The Teton Mountain Range rises like a jagged, majestic rocky crown at the west side of Jackson Hole.  The mountains often capture the entire attention of visitors, making the incredible array of this geographic “hole” easy to miss.  Look either to the North, East, West or South in Jackson Hole, (on a clear day, of course,) and you will witness mountains.  The surrounding peaks reach heights that exceed 12,000-13,000 feet in elevation, with the Grand Teton being the tallest at 13,775 feet.  The Teton Range rises most abruptly, like a sheer rocky wall, with little to no foothills, easing up into the high alpine county.  On a geological time scale these mountains are young, hence the dramatic, jagged peaks that have yet to be worn smooth by forces like wind, snow and rain.  This mountainous terrain has largely affected the biodiversity and anthropological history of Jackson Hole.  These natural barriers, along with extreme winters, limit the survivability of species like reptiles and amphibians in the valley and over time have selected for larger mammals better adapted to colder climates- like the elk, moose and bison.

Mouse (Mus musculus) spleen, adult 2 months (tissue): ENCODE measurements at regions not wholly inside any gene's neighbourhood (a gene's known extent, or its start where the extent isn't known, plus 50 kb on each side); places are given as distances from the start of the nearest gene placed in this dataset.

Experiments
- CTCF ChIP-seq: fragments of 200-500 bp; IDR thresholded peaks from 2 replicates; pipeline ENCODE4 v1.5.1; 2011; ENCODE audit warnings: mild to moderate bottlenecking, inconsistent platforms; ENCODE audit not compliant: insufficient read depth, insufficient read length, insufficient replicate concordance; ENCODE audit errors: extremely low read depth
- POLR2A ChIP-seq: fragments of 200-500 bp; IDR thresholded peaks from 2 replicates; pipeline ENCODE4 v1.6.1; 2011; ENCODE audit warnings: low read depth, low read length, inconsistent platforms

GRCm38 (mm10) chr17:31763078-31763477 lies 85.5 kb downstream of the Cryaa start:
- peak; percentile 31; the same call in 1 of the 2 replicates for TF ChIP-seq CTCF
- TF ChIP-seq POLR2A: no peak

The valley floor lays over 6,000 feet above sea level, with the exception of sculpting forces like rivers and past glacial activity that have created depressions or moraines, it is relatively level and open.  Here you will find a type of habitat known as a steppe, which in Wyoming is a high elevation desert that appears to be home to one single type of shrub – sagebrush.  Nearing the roots of the surrounding mountain ranges, sage gives way to a variety of evergreen species and aspen tree groves.  The most rugged facade of high alpine habitat resides at elevations above 9,000 feet, where the tree line fizzles out into exposed rock, permanent snowfields and eventually sharp, jagged peaks.